Bart’s article “svn-branches-in-git”

The original URL of Bart Trojanowski’s article is, but that site now seems permanently gone, so this version of that post is copied from the Internet Archive at

I must say that I am no fan of SVN, but SVN and I get a long a lot better since I started
using git-svn. Long ago a good friend of mine, Dave O’Neill, taught me how to handle
multiple branches using git-svn. I had used that technique until Dave taught me how to do it better.

Recently I saw this blog post which referenced Dave’s article talking about the first method. I guess Dave never got around to updating his blog with the better way. So I am going to do that here:

A few of my clients use SVN. Some I am guilty of introducing to SVN. But for this post
I need to give you an example that you can follow along with. So let’s use
shell-fm — my favorite
client — with an SVN repo located at svn://

NOTE: You should use a modern git release. If git --version is older then 1.5.3, you need to upgrade.

Let’s start by cloning this repository using git-svn:

    $ git svn clone svn:// -T trunk -b branches -t tags

NOTE: if you have commit access you may want to modify your svn:// url appropriately.

UPDATE: --stdlayout is a short form for -T trunk -b branches -t tags, and new versions of git-svn support it.

This process will take longer then an svn checkout would… a lot longer. There
are two reasons for this. (1) you are getting all the history of the project, and
(2) SVN has a very slow protocol for this purpose.

Anyway, once it’s done (it took me about 5 minutes) you will have a directory called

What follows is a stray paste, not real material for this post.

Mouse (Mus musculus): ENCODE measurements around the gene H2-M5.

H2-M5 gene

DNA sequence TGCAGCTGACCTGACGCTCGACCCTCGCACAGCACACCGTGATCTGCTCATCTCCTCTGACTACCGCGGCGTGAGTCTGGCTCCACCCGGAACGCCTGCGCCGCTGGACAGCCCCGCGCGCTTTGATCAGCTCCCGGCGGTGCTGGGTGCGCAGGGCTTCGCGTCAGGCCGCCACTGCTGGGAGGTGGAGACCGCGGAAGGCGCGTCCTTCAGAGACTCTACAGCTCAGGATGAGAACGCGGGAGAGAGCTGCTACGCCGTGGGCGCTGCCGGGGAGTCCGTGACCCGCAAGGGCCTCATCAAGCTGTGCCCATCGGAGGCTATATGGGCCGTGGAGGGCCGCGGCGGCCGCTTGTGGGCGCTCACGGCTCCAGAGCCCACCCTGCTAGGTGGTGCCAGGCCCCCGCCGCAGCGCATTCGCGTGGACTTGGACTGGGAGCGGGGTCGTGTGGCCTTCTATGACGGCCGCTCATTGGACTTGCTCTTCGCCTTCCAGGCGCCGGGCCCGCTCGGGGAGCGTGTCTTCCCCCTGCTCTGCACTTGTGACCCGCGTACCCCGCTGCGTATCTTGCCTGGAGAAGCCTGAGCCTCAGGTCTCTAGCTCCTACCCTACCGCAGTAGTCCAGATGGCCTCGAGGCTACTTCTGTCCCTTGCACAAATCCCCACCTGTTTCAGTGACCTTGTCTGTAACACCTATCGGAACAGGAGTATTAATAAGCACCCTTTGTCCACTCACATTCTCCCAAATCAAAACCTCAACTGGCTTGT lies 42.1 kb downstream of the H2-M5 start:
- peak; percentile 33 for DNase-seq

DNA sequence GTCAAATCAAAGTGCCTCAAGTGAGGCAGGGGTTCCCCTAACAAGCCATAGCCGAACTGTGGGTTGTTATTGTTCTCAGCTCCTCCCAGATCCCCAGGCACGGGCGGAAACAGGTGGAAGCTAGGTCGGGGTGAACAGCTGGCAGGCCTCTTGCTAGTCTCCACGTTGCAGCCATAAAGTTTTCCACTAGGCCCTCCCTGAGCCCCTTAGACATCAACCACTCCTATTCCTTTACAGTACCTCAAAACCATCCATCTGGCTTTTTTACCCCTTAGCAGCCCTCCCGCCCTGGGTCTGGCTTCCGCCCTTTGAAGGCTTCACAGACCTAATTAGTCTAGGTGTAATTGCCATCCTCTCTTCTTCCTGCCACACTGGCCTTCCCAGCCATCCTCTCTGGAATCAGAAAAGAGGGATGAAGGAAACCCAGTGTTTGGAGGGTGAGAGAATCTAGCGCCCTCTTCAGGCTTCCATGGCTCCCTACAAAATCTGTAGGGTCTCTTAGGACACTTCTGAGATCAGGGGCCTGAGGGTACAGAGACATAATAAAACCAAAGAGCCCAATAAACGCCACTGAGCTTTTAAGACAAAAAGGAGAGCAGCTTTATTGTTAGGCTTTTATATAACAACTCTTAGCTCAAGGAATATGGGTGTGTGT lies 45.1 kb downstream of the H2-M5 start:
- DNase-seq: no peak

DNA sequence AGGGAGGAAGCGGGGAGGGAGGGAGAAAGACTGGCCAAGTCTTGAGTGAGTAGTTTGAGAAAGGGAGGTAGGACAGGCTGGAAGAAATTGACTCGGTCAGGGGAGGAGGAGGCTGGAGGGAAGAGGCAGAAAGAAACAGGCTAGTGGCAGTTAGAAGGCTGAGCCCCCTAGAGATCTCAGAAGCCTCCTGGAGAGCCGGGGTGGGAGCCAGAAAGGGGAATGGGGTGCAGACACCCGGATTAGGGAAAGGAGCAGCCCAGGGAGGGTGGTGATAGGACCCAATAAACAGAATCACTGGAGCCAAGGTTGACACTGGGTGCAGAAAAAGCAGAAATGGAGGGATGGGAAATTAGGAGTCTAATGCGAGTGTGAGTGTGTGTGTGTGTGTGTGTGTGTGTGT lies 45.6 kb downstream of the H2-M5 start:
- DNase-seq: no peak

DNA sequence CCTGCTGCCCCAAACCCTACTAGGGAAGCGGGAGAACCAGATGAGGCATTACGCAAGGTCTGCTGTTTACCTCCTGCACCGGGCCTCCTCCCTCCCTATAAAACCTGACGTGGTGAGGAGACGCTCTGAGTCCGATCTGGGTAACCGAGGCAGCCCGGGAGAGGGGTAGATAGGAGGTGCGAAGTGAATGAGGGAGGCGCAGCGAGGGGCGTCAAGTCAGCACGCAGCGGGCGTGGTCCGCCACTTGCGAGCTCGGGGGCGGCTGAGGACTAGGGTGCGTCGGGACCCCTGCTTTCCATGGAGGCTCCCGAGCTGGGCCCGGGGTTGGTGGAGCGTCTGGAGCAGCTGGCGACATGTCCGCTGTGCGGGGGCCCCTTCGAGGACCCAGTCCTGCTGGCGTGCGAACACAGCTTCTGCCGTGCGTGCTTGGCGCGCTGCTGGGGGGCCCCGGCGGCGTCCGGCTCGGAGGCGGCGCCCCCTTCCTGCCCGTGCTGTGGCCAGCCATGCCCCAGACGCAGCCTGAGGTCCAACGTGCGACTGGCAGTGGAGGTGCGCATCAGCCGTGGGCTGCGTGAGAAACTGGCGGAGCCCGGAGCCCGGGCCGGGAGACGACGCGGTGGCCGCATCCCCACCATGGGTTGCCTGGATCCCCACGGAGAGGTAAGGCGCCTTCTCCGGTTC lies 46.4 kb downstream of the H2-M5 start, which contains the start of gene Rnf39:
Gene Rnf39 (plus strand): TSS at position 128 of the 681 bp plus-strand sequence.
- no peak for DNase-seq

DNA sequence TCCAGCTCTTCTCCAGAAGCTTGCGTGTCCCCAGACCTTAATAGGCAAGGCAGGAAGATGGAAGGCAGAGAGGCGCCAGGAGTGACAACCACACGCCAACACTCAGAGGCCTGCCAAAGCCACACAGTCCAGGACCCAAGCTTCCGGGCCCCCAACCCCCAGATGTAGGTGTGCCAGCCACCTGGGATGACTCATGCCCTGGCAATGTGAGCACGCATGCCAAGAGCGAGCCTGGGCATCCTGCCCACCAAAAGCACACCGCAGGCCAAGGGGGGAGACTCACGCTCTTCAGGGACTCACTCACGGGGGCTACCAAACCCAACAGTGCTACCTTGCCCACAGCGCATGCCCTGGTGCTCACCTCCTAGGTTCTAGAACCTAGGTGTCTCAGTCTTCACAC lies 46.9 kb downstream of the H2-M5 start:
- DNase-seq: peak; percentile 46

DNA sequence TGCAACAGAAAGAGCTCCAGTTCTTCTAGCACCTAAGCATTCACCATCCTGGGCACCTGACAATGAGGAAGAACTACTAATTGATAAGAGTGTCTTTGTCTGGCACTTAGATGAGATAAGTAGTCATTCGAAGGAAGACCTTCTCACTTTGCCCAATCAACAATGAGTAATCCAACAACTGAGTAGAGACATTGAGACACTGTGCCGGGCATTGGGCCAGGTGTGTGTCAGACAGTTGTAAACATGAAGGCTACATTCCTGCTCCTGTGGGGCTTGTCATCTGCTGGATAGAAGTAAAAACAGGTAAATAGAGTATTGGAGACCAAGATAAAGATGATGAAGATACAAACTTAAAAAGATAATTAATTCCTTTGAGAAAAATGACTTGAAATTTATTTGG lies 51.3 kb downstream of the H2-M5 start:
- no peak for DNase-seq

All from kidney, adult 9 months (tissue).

shell-fm with the contents of trunk checked out in it. If not for the fact that the
.svn directory is replaced with a .git directory you would have thought that you were
using a slower SVN.

Enter into your new repository and you will see that you have a master branch that is,
by default, following trunk.

    $ git branch
    * master

This is not a git tutorial
or a git svn tutorial; but I should at least show
how to update your tree, and commit to upstream.

I would like to insert here an advanced topic of packing your repository. I don’t want to explain
it here, see the [man page], but trust me it will make your git experience much more enjoyable
if you run the following once in a while:

    $ git gc

Now, to update your working tree to the latest of the branch you are currently tracking, you would run:

    $ git svn rebase

This is similar to svn update. There are likely no updates available now, so this will
do nothing.

Next, if you want to share something with the upstream svn server you would run:

    $ vim source/main.c
    $ git commit -m"this is a test" source/main.c
    $ git svn dcommit

This is similar to svn commit.

Now, let’s look at these branches I was promising:

    $ git branch -r

Each of the above is tracking a remote branch in SVN, except for trunk which is tracking trunk.
When you run git svn fetch all branches will be updated, and new branches on the remote
will be added. git svn fetch fetches the updates with out modifying the local working files
(which git svn rebase would). git svn fetch mimics standard git fetch behaviour with an
upstream git server.